Highline Public Schools uses the book Street Data: A Next-Generation Model for Equity, Pedagogy, and School Transformation co-authored by Shane Safir and Jamila Dugan, in their Strategic Plan.
In Street Data, Safir and Dugan advocate moving away from collecting measurable academic data, which includes standardized testing, and towards student-based learning, where they gather stories and observations from marginalized students. In this series, I will expand on the issues with this book, how it will harm education, and further the inequities it purports to solve.
Since the Woke/Radical Left’s way of thinking relies on changing the traditional meaning of words without explicitly stating it, it’s essential to start with definitions. The way the authors define “Street Data” is: “the qualitative data that emerges at eye level and on lower frequencies when we train our brains to discern it. It is the day-to-day, the moment of knowing. It is not just a shift in what we do but in mindset.” What exactly are “lower frequencies?” What exactly is the “moment of knowing” beyond a completely subjective experience that can only be reported on by the knower, with the rest of us simply having to take the knower’s word for it?
In an interview that the publisher did with the authors (more on this in my next article), co-author Jamila Dugan explained “eye level” by drawing a comparison between street data and Google Maps. Dugan gives lip service to the occasional helpfulness of big-picture data but then declares without further explanation that “big-picture data” — or satellite data Google Maps collects — is “deficit thinking.” She sees the kind of data that can detect population-level trends and patterns as deficient because they flatten individual differences and make it harder to avoid objective claims. She does not address the fact that anti-racist groups often cite this big-picture data to back up their proposals and activism for equity and reparations as she advocates for centering the experience of each individual student, or “street data” in Google Maps terms.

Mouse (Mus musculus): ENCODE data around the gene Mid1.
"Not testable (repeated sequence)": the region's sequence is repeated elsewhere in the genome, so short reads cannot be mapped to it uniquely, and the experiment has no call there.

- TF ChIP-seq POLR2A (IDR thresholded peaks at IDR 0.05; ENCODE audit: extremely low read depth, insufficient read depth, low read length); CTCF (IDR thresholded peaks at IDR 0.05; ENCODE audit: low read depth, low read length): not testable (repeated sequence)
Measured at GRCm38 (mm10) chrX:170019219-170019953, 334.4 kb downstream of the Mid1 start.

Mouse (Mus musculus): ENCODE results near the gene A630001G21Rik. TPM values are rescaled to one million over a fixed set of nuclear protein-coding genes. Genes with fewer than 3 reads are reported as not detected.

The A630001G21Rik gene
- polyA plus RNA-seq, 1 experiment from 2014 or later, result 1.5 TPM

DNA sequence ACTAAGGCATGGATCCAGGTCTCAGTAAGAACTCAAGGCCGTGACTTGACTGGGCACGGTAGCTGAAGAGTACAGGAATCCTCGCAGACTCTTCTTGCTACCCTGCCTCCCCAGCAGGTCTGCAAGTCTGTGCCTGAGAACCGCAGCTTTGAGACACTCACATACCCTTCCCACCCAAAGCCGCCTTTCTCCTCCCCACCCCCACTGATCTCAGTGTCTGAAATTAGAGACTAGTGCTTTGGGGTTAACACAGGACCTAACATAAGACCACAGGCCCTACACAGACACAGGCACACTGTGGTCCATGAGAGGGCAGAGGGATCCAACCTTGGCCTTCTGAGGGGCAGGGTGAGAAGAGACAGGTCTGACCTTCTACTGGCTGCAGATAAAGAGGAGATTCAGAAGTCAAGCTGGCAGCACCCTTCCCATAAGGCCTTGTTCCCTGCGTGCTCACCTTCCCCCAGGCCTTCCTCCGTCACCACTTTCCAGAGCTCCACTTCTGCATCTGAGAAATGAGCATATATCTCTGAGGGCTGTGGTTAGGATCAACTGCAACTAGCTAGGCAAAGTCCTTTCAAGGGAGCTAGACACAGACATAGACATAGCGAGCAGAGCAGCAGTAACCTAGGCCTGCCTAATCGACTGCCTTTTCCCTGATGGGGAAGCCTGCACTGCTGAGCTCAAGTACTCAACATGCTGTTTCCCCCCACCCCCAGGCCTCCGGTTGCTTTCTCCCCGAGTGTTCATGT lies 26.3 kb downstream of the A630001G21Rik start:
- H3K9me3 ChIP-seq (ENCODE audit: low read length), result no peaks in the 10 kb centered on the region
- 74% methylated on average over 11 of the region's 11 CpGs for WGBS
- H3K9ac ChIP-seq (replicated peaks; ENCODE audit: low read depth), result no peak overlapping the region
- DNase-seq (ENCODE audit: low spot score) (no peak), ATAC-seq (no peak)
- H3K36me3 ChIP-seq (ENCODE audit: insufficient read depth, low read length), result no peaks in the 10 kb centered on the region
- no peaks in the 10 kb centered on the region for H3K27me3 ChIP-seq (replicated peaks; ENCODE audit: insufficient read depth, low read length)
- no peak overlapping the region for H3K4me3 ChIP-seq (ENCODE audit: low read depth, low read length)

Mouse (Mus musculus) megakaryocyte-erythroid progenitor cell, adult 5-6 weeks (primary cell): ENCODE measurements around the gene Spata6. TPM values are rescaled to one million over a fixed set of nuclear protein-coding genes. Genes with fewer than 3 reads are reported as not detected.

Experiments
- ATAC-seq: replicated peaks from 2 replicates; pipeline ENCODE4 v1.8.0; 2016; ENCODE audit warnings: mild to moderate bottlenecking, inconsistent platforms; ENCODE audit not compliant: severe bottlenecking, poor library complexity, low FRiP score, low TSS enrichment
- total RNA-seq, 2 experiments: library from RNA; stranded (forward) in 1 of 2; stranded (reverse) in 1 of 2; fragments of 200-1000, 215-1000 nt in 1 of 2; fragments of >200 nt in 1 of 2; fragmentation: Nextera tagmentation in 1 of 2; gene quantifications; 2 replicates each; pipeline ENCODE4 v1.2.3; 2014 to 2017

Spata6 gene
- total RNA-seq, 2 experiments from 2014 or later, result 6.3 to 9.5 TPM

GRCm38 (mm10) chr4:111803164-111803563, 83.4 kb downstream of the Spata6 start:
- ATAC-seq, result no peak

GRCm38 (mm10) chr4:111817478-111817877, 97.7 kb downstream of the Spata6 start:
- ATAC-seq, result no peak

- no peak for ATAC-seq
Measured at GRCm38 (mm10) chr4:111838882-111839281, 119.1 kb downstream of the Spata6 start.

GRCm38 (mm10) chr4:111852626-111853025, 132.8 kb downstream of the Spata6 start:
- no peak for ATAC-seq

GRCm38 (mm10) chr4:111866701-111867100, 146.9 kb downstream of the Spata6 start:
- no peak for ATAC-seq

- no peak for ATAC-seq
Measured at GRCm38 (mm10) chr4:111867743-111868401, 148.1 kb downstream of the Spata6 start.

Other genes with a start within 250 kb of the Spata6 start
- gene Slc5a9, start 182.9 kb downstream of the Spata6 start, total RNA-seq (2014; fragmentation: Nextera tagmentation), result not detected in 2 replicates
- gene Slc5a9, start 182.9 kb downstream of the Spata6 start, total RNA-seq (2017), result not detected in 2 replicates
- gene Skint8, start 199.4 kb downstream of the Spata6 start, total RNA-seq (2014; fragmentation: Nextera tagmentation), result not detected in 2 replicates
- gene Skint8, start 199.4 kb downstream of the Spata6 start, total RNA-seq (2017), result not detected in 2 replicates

“Street data,” Dugan declares, again without further explanation, is “abundance thinking.”
This term “street data” sounds benign enough, as most of the Radical Left’s words and ideas do at first, but it paves the way for feelings to be elevated as facts. One of the many dangers of this is that person A can claim harm by person B’s words, and Person B can be swiftly stripped of resources and reputation regardless of Person B’s intention or actual meaning. Meaning gets eclipsed by interpretation, and I have yet to hear a good reason why this should be so, especially given the chaos it’s causing in society.
In other words, Street Data is advocating for the systematic elevation of feelings over facts.
You’ve likely heard the complaint from both/all sides of the political spectrum that “we don’t share the same set of facts or the same reality anymore;” this is why. As Dr. Emdin, one of the special guests in the interview with the authors and the publishers, put it, “Data needs to meet the needs of the most marginalized students.” This is what Street Data aims to do–bend data. Manipulate it to serve subjectively identified needs rather than portray objective reality. The policies and practices for “equitable data collection,” as well as the overall framework and “mindset shift” that Street Data pushes, will destroy the ability to collect and find objective data in favor of the subjective experience, which cannot be argued with or disproven but only claimed and asserted. This is already wreaking social havoc, and it will make it much more difficult to hold proponents of the Woke agenda responsible for the damage it’s already doing to young people and society in general.
In my next article, I’ll provide additional background for Street Data by discussing key points of the hour-long interview the publisher conducted with the author I referenced above. Then, I’ll take us through the book Street Data, highlighting what parents, educators, and students need to know about this book and encouraging the community to advocate against its use in the Highline School District.